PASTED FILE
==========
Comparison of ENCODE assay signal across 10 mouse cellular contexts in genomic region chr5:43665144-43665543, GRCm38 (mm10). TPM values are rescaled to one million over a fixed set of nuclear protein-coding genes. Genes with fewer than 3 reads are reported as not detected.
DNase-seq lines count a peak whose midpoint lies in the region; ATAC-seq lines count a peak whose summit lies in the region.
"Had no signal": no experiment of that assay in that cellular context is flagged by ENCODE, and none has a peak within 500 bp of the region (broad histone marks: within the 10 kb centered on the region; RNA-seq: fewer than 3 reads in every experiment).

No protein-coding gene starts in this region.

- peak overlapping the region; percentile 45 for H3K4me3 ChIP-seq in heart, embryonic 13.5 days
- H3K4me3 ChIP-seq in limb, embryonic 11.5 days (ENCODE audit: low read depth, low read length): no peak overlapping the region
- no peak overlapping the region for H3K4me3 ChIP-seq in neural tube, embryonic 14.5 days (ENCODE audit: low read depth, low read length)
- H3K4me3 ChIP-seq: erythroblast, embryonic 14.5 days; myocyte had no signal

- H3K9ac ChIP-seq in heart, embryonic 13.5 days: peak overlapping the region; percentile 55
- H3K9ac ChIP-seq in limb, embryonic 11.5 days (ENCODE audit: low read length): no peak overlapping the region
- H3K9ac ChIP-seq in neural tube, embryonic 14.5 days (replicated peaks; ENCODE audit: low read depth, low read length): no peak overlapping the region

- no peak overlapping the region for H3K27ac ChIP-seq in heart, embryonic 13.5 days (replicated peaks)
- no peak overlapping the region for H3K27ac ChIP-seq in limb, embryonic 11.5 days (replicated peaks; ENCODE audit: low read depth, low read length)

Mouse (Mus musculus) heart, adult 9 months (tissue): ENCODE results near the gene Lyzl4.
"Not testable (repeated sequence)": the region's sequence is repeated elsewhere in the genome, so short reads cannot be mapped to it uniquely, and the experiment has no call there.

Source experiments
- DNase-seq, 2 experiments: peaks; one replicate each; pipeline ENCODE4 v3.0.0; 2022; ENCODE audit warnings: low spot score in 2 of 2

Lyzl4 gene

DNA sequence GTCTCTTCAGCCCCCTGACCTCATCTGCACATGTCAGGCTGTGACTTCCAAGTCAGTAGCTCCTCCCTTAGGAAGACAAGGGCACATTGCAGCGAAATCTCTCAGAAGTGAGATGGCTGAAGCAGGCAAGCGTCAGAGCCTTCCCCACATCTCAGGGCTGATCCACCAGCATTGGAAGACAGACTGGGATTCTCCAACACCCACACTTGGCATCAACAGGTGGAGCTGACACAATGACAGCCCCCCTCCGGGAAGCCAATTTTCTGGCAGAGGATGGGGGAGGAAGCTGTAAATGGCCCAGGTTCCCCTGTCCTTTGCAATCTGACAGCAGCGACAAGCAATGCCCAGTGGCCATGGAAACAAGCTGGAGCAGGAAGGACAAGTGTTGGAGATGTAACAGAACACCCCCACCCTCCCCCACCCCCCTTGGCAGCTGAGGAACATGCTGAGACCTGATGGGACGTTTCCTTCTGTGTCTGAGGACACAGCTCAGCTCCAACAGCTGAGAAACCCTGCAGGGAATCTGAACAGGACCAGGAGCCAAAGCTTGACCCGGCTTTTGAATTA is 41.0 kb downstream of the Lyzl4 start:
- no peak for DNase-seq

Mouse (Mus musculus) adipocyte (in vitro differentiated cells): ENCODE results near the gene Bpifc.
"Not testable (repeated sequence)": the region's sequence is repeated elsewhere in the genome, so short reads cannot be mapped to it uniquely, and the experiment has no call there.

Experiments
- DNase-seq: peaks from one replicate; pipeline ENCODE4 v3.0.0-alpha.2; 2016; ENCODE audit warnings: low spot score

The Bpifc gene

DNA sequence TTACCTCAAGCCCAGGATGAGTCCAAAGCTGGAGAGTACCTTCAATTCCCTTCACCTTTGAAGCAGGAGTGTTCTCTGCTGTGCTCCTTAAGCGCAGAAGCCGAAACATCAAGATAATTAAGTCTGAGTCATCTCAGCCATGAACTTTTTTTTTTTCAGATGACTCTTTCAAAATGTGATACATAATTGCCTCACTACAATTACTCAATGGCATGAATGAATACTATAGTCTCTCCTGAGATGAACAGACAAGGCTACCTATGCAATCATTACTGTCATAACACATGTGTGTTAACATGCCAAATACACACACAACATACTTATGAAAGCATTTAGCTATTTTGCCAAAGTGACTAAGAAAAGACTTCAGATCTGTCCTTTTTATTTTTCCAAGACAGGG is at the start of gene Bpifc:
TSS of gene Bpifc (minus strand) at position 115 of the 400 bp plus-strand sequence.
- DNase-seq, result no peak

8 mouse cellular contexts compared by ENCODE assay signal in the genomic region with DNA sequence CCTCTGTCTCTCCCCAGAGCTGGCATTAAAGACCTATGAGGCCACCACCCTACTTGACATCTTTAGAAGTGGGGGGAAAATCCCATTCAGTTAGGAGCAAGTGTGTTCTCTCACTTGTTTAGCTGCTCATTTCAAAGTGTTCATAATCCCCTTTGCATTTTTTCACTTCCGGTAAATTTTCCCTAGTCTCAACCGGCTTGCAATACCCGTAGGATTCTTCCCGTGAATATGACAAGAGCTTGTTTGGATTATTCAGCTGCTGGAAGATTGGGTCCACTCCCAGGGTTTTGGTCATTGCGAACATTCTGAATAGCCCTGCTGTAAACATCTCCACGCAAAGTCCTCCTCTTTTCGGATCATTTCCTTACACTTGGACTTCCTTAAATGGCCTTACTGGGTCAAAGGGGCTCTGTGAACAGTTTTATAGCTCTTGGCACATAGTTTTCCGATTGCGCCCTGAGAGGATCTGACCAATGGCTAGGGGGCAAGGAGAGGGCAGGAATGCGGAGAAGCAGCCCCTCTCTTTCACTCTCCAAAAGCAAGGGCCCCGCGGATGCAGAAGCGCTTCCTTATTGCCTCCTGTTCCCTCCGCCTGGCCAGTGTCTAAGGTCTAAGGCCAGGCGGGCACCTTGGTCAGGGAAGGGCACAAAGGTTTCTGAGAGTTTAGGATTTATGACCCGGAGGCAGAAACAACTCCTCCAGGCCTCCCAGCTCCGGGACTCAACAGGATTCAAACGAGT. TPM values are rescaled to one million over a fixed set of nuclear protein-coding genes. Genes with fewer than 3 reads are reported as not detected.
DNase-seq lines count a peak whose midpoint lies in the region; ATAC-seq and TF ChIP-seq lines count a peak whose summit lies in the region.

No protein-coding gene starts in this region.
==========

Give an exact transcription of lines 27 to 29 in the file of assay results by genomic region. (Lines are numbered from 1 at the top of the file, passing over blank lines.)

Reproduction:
TSS of gene Bpifc (minus strand) at position 115 of the 400 bp plus-strand sequence.
- DNase-seq, result no peak

8 mouse cellular contexts compared by ENCODE assay signal in the genomic region with DNA sequence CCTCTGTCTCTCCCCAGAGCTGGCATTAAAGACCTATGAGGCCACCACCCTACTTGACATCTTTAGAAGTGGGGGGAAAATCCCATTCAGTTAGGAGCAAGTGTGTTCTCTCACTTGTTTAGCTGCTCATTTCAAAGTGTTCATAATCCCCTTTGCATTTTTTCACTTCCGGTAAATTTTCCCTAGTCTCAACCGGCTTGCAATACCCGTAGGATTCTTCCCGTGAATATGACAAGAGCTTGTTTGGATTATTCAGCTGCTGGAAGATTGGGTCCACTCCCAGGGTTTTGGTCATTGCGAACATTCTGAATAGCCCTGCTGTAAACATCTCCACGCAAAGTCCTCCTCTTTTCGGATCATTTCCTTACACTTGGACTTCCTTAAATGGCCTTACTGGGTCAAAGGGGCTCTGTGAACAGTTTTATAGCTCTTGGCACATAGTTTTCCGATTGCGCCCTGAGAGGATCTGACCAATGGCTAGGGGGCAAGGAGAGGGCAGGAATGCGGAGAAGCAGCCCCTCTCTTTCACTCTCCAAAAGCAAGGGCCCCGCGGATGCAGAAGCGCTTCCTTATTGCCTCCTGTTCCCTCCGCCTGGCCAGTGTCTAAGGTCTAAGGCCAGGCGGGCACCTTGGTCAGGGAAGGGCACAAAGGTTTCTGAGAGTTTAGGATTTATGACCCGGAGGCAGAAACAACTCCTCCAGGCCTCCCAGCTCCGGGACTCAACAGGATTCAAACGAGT. TPM values are rescaled to one million over a fixed set of nuclear protein-coding genes. Genes with fewer than 3 reads are reported as not detected.